In the mid-1970s, the South Bronx was a symbol of urban decay. But José Soto had a new vision for his neighborhood.

Jose Soto

Jose Soto

José Soto

In the mid-1970s, the South Bronx was, literally, burning. There were 12,000 fires in one year and the area lost 40% of its housing. Meanwhile about 300,000 people fled the area. Many of the abandoned lots were havens for drug dealing and criminal activity.

While the South Bronx became synonymous with urban decay and blight for many people, it was also home to thousands of people, including José “Chema” Soto. And he had to walk past these empty lots every day. One day when he was walking his daughter to school, he decided to do something about one lot in his neighborhood. He started clearing the lot of debris, garbage and abandoned cars. Soon, 50 neighbors came out to help.

To honor Chema for creating urban gardens and a lasting center for his community, Gardener’s Supply has named him a 2009 Garden Crusader Winner in the Urban Renewal category. The South Bronx site is known as La Casita de Chema and it is many things to many people: a performance space, a place to play cards and dominoes, a place for impromptu jam sessions, a site for neighborhood cookouts and a space to grow vegetables.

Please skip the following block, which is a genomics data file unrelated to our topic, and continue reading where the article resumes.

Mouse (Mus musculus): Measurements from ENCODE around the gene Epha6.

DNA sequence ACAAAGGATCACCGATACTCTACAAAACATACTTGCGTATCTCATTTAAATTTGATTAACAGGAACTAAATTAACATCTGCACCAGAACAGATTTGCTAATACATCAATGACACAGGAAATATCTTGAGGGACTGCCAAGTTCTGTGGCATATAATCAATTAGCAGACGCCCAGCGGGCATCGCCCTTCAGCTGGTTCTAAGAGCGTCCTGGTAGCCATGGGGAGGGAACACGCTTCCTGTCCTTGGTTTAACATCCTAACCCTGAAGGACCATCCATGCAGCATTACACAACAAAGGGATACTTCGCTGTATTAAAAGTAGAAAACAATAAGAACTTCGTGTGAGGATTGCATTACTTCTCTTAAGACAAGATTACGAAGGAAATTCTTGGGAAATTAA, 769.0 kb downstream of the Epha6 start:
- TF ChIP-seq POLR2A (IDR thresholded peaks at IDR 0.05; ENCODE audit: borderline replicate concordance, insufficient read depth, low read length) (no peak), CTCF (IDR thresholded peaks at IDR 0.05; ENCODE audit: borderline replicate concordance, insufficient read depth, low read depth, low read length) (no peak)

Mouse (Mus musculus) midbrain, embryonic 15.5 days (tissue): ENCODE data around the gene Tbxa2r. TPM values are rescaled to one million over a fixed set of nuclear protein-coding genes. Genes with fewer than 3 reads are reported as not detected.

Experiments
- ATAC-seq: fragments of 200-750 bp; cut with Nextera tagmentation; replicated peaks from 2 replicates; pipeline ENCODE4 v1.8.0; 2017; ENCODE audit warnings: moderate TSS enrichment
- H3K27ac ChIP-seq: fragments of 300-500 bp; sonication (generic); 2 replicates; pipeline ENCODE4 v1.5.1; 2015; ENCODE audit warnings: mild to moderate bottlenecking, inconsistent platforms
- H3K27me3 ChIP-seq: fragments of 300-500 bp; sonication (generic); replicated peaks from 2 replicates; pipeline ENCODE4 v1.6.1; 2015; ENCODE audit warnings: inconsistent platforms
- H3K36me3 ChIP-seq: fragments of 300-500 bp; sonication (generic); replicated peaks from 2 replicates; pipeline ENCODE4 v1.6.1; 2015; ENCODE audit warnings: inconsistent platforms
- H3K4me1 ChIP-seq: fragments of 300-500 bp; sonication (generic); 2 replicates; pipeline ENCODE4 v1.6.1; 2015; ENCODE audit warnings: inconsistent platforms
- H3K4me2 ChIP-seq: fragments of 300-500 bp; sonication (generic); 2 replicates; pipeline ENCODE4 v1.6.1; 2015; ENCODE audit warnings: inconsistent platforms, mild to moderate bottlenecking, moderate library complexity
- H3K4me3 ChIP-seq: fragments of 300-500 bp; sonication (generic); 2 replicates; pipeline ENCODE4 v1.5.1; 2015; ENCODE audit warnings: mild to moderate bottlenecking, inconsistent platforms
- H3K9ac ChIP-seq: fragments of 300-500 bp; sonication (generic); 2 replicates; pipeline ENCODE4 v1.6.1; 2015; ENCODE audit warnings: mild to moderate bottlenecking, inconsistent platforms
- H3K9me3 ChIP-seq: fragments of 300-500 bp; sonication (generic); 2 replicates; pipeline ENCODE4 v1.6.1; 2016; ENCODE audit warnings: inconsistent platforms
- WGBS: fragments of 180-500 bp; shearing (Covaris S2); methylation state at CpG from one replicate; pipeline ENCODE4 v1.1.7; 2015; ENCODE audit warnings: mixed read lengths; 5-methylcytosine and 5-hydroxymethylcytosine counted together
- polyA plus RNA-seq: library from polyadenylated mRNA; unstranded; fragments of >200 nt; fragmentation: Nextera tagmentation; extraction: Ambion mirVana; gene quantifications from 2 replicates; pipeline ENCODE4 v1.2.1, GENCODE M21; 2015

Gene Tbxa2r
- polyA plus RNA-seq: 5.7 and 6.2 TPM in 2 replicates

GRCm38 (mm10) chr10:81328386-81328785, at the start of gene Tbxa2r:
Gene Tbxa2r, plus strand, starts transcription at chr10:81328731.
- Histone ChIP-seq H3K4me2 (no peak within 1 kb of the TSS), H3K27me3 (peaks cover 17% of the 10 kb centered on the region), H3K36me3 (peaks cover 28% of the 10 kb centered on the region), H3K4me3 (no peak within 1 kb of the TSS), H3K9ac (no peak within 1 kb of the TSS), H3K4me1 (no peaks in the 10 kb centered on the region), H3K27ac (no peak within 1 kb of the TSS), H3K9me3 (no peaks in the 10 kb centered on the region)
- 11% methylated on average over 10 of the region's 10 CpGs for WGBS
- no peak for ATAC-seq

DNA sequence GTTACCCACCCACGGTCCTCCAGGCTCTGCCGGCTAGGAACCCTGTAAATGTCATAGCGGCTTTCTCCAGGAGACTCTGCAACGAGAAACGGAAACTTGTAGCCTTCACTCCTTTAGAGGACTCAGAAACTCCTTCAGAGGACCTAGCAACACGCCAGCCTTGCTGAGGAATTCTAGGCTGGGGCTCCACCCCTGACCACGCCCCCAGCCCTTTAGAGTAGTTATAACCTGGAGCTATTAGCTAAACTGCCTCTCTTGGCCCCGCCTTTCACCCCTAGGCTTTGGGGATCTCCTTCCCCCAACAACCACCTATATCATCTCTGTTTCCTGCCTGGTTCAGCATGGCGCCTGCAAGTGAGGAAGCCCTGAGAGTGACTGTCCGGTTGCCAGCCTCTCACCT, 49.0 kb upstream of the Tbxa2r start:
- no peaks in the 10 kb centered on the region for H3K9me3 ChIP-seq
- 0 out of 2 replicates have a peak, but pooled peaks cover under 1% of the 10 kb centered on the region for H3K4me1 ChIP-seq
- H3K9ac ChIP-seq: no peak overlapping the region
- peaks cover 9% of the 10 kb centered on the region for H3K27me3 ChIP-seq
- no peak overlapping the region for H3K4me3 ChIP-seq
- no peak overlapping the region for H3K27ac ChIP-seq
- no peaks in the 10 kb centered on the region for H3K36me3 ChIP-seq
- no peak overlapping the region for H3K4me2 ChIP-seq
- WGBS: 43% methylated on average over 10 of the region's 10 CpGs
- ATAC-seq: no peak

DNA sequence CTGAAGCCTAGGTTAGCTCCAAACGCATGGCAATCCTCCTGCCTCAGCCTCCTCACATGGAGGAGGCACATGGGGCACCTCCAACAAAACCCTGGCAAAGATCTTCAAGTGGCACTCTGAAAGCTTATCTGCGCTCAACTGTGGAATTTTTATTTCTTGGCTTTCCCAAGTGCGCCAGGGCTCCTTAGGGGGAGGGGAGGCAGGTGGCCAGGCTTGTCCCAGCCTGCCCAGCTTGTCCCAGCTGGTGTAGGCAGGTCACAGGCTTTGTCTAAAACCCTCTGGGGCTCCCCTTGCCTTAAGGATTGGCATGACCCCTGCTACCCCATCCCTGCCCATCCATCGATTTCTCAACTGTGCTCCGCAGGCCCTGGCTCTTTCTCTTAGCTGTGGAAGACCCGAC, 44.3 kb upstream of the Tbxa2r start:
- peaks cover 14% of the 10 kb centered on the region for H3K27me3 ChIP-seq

The 3,000-square-foot corner lot includes a casita, an outdoor stage and community gardens. And it is a place where celebrated Latin musicians come to jam and perform. It now serves over 500 members, plus the community at large. And it is one of the oldest community centers and gardens in the South Bronx.

Francisco Velez, who nominated Chema for the award, calls it one of the most beautiful places on the planet. Chema said he never thought it would be as big and successful and impact as many people as it has. His goal, all along, was simply to bring Puerto Rico – where he and many of his neighbors grew up – closer to New York.

Garden Crusaders Slideshow

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